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  • Cotton import procedures in Bangladesh

    Chapter 6 - Market profiles - Bangladesh 

     
     

    The procedure for importing cotton into Bangladesh is fairly simple. The importer has to be registered with the Controller of Imports and Exports as an importer and must have an import registration certificate, generally known as an IRC, issued by the Office of the Controller of Imports and Exports. This certificate is renewable yearly on deposit of a renewal fee. In addition an import permit from the Ministry of Agriculture is needed; this is usually granted within three days without any difficulty. Only United States cotton needs to go through a fumigation process, because of the high use there of genetically modified cotton and chemicals. There is no customs duty on imports of cotton into Bangladesh.

    The textile companies import cotton mostly through international trading houses. These traders have representatives in Dhaka, who act as indenter. The cotton-buying companies approach them giving their requirements and the indenters make them offers with full specifications and details on origin and prices. The long relationship between the buyers and these indenters functions very smoothly. Occasionally the indenters propose new cotton sources to buyers, including those from Africa. Hanif Spinning Mills for example has bought cotton from Zambia, upon the recommendation of Dunavant, an international trading house with representation in Bangladesh. Names of some of these local agents and indenters can be found at the end of this section.

    Bangladeshi importers follow International Cotton Association (ICA) rules and contracts, with two exceptions. When importing from government companies in India, East Indian Cotton Association rules are followed. Imports from Egypt follow the Alexandria Cotton Rules. Payment is done through letter of credit.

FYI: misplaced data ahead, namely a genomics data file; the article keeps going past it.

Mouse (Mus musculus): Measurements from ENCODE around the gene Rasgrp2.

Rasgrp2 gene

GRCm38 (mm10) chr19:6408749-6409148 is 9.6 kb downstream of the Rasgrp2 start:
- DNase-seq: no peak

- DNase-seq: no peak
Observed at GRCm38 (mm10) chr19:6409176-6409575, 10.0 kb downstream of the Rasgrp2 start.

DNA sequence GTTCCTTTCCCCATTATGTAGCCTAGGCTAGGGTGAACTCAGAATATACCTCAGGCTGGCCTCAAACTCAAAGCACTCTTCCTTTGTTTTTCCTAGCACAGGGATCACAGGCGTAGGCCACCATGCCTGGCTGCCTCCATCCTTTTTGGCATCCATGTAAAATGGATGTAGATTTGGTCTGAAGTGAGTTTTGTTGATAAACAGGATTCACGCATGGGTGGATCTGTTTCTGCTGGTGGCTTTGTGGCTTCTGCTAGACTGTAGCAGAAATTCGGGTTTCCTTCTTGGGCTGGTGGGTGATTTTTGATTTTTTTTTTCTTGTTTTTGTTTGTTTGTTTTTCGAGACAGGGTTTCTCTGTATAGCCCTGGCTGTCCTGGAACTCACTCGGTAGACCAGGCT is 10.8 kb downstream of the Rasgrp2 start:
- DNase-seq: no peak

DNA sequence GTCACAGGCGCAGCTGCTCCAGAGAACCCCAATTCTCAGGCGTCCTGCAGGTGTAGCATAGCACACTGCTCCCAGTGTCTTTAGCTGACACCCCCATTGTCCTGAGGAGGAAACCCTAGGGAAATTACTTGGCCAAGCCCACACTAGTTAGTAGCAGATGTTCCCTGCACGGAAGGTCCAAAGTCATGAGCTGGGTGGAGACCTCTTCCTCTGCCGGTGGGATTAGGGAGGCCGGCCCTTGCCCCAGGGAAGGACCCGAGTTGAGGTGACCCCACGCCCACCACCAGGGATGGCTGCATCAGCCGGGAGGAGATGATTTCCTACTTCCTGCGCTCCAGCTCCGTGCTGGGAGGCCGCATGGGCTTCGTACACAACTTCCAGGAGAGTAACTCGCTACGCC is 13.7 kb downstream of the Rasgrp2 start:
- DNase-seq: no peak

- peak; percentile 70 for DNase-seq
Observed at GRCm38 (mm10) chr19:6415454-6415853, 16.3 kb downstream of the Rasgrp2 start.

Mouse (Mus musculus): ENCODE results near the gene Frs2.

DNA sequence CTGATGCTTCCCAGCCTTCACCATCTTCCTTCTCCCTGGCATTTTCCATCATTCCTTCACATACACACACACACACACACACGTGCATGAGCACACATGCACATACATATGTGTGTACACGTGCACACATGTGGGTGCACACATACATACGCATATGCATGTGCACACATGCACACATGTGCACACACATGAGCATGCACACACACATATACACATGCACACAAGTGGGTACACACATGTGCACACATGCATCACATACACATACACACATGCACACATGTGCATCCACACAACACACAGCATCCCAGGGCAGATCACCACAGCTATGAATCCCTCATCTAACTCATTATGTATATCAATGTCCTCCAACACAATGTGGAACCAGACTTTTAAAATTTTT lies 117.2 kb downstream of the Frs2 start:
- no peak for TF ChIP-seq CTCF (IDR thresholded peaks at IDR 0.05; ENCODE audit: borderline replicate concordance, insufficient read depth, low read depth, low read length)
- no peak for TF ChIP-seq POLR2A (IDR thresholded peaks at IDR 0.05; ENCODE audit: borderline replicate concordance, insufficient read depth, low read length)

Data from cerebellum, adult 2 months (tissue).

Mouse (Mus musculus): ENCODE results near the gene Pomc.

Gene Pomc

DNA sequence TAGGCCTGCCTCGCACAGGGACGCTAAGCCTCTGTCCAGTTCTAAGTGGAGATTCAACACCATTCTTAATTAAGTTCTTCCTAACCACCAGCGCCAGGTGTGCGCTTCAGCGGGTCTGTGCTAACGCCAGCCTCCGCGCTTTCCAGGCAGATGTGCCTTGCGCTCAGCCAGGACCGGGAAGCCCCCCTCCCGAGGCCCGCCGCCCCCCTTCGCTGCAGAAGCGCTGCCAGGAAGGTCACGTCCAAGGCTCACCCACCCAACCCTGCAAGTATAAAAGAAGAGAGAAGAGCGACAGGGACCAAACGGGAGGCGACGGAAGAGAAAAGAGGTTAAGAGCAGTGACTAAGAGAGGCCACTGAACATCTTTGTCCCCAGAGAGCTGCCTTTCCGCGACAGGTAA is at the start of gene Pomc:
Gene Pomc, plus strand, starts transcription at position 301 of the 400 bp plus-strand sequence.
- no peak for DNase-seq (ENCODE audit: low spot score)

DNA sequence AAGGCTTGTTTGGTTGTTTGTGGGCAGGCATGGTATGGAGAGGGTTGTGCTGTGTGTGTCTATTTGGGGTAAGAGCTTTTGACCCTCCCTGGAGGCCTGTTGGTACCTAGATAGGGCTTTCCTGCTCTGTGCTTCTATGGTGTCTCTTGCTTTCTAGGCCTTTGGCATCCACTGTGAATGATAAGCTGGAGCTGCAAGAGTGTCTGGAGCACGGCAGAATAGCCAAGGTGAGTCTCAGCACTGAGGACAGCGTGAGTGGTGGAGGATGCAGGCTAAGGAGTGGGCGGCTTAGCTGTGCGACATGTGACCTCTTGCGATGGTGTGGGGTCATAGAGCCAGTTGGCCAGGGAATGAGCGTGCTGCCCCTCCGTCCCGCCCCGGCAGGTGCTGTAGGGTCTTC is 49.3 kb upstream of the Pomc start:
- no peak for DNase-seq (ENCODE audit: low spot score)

Contract parameters mainly cover staple length, micronaire range and strength of the cotton. However, other considerations such as neps, trash content (i.e. contamination), sugar content and maturity, though not part of the contract, may cause serious difficulties. That is one reason why the importers prefer cotton from established sources, as they know exactly what is coming. Price is the main consideration for buying decisions although other parameters are also looked at.

    Most yarn spinners in Bangladesh source around 70% of their cotton requirements from Central Asia, mainly Uzbekistan and Turkmenistan. Ten per cent of imports come from the United States, and the remaining 20% from India, Pakistan, the Syrian Arab Republic, Australia and various African countries. Yarn spinners receive advance fibre information measured using the HVI (High Volume Instrument) system.

    All purchases are made through contracts to ensure clear and correct understanding between the buyer and seller on the following factors:

    • Quality. Based on a sample or description of grade specifying range of staple length, micronaire range, Pressley range (a measure of strength), uniformity, percentage of short fibre, percentage of non-lint content, tolerable level of stickiness, etc.
    • Percentage of sampling at destination.
    • Procedure for settling disputes about quality or fulfilment of contract obligations.
    • Responsibility regarding contamination or stickiness.
    • Price in terms of currency, weight and place of delivery and shipment periods.
    • Tolerances for weights and specifications.
    • Port of shipment and port of destination, whether partial shipments are allowed or not, whether transshipment is allowed or not, whether shipment is to be in containers or break-bulk carriers.

    Buyers in Bangladesh prefer to establish long-term relationships with a few agents who represent reputable trading companies in various cotton exporting countries. 

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    Cotton Exporter's Guide

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